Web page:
Lamar Williams (January 14, 1949, Gulfport, Mississippi – January 21, 1983) was an American musician, most known as the bassist for The Allman Brothers Band and Sea Level.
Influenced by players from James Jamerson to Stanley Clarke, by the 1960s Williams was playing bass in a soul music band known as Sounds of Soul with Jai Johanny Johanson, the future drummer Jaimoe with the Allman Brothers.
In 1968 Williams was drafted into the United States Army and sent into the Vietnam War. Opposed to the war and to killing in general, Williams went AWOL frequently and wandered around the jungles of South Vietnam, occasionally returning to various units. He was given an honorable discharge in 1970.
After jamming with a Biloxi group known as the Fungus Blues Band, Williams joined the Allman Brothers Band in late 1972 after the death of original bassist Berry Oakley, and played in the band at the peak of their commercial success. When Williams auditioned, or 'tried out,' for the bass player gig with the Allmans, three songs in drummer Butch Trucks suddenly declared, "Enough of this tryout shit, let's rehearse." William's style was more traditional than Oakley's lead guitar-like approach, and freed the band's drummers to be more adventurous.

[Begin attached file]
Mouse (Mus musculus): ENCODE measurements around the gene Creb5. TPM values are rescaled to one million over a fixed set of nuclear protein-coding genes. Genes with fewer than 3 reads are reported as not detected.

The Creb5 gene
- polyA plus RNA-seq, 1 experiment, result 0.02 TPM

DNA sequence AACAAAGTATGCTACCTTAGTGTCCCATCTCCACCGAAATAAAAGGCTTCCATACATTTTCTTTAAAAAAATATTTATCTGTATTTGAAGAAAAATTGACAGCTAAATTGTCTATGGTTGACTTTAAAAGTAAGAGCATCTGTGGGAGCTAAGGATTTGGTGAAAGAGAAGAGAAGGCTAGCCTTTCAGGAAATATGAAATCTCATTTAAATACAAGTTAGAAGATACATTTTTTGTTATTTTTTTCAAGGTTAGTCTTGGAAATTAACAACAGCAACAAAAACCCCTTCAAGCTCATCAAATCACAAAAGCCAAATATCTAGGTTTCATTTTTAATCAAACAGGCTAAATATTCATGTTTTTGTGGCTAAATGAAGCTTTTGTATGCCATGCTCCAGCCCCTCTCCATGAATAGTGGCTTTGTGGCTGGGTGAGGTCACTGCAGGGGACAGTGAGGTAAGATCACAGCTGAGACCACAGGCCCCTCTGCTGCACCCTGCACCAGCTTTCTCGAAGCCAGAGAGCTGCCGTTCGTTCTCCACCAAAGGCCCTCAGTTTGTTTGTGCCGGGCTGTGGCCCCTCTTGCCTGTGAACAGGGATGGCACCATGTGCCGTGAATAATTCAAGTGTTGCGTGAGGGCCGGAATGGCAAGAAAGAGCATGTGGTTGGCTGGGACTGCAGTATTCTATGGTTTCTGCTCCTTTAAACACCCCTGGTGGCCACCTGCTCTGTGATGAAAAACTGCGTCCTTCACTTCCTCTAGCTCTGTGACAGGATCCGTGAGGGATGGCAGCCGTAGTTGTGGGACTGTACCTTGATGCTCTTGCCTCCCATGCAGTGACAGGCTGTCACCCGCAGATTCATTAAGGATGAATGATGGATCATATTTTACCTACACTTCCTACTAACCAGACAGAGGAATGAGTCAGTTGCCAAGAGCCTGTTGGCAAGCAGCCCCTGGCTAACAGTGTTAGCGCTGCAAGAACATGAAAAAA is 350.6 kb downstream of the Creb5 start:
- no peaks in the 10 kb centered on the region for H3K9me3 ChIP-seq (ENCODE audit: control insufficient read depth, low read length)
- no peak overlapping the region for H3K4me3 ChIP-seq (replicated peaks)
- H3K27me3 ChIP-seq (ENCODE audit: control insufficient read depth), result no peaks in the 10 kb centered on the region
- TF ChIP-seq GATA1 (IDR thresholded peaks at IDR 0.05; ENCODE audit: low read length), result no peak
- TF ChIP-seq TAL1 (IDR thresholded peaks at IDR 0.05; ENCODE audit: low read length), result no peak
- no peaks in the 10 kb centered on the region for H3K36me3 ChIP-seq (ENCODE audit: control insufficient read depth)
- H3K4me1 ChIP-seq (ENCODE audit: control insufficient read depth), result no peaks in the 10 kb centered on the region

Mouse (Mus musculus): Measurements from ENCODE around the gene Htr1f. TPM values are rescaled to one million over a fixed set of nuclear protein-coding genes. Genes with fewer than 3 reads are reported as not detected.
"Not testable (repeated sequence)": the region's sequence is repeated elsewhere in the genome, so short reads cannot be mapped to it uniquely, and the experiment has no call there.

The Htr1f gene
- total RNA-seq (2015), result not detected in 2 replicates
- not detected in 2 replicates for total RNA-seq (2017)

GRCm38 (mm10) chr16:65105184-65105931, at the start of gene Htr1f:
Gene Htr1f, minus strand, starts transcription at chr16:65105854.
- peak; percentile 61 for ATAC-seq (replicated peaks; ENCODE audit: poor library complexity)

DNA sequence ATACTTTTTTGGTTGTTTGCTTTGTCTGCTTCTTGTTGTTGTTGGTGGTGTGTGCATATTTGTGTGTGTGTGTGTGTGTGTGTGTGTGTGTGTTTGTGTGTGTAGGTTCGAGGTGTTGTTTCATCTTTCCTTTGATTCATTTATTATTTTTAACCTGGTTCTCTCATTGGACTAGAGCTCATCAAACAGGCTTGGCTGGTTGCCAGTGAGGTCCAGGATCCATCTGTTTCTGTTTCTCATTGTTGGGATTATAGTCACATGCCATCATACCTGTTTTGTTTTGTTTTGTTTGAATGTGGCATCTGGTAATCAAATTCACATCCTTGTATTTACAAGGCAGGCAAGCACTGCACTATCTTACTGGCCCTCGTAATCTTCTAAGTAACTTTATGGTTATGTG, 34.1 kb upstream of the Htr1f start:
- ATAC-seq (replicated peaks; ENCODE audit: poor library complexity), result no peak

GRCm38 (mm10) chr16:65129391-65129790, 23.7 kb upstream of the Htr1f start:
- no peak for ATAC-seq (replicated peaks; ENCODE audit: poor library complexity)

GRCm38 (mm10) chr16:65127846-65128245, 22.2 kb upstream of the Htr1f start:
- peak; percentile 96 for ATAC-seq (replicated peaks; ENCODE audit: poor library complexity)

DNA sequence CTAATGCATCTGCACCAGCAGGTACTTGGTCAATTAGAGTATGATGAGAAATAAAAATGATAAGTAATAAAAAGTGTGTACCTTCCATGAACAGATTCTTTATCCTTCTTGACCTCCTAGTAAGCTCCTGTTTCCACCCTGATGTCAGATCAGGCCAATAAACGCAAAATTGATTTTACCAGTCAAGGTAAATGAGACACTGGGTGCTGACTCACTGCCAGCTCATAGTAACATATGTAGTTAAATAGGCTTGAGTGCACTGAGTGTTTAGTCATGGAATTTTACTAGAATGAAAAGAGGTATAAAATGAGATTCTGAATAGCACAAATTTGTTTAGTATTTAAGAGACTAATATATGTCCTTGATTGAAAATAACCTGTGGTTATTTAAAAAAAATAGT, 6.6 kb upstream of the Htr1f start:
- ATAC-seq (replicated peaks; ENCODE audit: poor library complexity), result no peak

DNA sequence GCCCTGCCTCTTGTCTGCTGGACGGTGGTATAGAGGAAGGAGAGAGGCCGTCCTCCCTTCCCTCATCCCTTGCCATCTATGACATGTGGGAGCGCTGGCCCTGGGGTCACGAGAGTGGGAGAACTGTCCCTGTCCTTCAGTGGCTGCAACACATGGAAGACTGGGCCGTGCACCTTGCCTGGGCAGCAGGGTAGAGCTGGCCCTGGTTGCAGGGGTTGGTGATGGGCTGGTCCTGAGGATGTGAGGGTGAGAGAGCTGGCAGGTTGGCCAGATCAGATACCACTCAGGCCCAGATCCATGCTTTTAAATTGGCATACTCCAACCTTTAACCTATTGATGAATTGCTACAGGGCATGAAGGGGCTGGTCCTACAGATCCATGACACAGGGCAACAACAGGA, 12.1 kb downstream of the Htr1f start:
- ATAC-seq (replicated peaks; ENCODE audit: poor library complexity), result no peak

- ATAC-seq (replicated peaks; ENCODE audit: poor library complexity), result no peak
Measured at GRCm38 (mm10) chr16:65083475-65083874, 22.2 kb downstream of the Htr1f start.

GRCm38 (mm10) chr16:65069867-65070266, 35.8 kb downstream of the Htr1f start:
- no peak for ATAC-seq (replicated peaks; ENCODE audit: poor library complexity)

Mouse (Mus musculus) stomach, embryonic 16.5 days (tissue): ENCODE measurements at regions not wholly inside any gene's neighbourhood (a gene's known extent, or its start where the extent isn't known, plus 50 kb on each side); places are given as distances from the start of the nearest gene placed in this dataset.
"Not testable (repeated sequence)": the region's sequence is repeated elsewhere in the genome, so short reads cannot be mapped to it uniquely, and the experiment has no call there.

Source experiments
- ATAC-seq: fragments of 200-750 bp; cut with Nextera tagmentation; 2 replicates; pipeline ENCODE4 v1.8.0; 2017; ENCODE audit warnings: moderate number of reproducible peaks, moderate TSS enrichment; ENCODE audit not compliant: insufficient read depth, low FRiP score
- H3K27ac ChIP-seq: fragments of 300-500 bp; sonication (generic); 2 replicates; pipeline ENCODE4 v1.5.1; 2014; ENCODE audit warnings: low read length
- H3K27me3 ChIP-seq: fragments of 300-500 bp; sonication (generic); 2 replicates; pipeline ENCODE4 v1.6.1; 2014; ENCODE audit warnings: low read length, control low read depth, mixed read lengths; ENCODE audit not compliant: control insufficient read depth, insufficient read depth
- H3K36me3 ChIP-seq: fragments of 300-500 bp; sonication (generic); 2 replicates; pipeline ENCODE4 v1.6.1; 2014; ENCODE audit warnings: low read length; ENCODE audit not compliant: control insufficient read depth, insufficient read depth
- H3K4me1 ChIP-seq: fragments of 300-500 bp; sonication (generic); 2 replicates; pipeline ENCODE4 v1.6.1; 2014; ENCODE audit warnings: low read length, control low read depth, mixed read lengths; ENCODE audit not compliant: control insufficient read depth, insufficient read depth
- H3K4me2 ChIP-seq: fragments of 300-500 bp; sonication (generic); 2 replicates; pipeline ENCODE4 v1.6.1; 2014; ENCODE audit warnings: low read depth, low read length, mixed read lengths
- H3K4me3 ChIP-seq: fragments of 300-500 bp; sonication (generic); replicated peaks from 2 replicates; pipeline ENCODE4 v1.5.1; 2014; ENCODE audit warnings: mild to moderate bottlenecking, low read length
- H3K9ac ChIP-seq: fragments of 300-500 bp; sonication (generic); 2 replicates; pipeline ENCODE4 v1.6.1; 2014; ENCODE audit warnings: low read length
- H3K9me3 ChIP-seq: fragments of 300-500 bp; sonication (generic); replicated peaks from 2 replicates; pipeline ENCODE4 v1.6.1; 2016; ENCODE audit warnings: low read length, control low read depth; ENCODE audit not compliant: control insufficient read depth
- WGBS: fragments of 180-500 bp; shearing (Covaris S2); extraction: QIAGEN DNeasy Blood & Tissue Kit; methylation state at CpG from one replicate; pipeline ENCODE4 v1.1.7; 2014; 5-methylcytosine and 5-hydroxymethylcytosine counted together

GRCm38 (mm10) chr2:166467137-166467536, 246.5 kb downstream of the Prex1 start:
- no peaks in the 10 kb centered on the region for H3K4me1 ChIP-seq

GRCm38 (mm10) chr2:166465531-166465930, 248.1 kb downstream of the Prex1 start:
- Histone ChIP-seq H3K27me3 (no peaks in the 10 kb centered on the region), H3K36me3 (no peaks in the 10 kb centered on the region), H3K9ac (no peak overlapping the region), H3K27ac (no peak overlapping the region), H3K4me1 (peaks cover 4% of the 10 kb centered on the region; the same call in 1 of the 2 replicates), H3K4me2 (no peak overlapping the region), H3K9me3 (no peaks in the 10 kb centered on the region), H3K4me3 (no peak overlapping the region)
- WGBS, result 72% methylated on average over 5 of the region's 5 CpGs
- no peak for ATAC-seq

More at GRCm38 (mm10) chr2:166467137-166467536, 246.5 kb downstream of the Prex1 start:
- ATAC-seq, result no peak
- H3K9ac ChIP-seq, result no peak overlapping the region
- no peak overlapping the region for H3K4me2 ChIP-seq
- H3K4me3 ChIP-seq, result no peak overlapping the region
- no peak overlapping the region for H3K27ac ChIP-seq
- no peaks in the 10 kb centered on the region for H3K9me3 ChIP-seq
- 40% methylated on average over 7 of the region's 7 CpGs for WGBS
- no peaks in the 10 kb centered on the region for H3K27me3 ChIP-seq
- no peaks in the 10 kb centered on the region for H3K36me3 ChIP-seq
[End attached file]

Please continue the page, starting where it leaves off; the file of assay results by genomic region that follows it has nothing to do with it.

After the Allmans dissolved in 1976, Williams founded Sea Level with Jaimoe and Chuck Leavell of the Allmans. In Sea Level he played in a looser, more jazz-like fashion. Williams left Sea Level in 1980, shortly before that band broke up.
Williams married Marian Belina in 1974 and they had two children. One child, Lamar Williams Jr., is also a musician and currently plays with the Athens, GA based band the Revival.
Williams was found to have lung cancer in 1981, caused (his doctors believed) by exposure to Agent Orange during his stay in Vietnam. He died less than two years later, aged 34.
One of Williams' brothers, James Williams, is also a bassist. He is a leader of the Lansing, Michigan-based blues band, Root Doctor.